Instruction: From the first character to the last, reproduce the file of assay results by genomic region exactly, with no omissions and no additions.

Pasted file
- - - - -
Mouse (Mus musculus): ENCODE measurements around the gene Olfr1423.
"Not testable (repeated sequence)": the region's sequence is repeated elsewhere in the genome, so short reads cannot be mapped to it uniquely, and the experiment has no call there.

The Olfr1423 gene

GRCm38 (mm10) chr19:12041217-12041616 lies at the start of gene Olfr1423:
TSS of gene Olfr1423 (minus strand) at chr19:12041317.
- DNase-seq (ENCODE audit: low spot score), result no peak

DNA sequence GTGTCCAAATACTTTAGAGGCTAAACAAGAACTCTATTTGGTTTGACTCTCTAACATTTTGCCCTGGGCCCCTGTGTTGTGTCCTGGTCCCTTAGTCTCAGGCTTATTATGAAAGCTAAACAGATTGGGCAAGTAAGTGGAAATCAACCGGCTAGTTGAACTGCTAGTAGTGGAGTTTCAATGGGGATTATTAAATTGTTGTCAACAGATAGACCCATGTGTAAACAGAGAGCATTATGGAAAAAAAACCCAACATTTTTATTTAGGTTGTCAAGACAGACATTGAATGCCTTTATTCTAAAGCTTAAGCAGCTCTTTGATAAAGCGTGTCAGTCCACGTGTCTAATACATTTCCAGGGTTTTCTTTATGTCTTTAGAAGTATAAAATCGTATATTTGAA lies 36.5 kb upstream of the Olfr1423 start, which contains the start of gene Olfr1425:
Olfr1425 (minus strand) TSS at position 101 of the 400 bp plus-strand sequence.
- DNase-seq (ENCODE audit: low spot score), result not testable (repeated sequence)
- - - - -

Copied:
Mouse (Mus musculus): ENCODE measurements around the gene Olfr1423.
"Not testable (repeated sequence)": the region's sequence is repeated elsewhere in the genome, so short reads cannot be mapped to it uniquely, and the experiment has no call there.

The Olfr1423 gene

GRCm38 (mm10) chr19:12041217-12041616 lies at the start of gene Olfr1423:
TSS of gene Olfr1423 (minus strand) at chr19:12041317.
- DNase-seq (ENCODE audit: low spot score), result no peak

DNA sequence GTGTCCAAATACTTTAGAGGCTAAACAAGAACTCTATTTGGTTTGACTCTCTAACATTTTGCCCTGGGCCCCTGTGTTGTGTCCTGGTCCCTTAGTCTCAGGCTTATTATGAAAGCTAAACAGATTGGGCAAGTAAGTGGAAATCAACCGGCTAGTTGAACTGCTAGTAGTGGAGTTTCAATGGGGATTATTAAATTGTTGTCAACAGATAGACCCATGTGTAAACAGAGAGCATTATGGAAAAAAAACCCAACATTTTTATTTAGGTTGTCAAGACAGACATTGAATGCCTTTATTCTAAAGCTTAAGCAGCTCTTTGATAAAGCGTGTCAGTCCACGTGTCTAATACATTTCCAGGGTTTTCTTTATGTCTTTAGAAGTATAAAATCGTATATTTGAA lies 36.5 kb upstream of the Olfr1423 start, which contains the start of gene Olfr1425:
Olfr1425 (minus strand) TSS at position 101 of the 400 bp plus-strand sequence.
- DNase-seq (ENCODE audit: low spot score), result not testable (repeated sequence)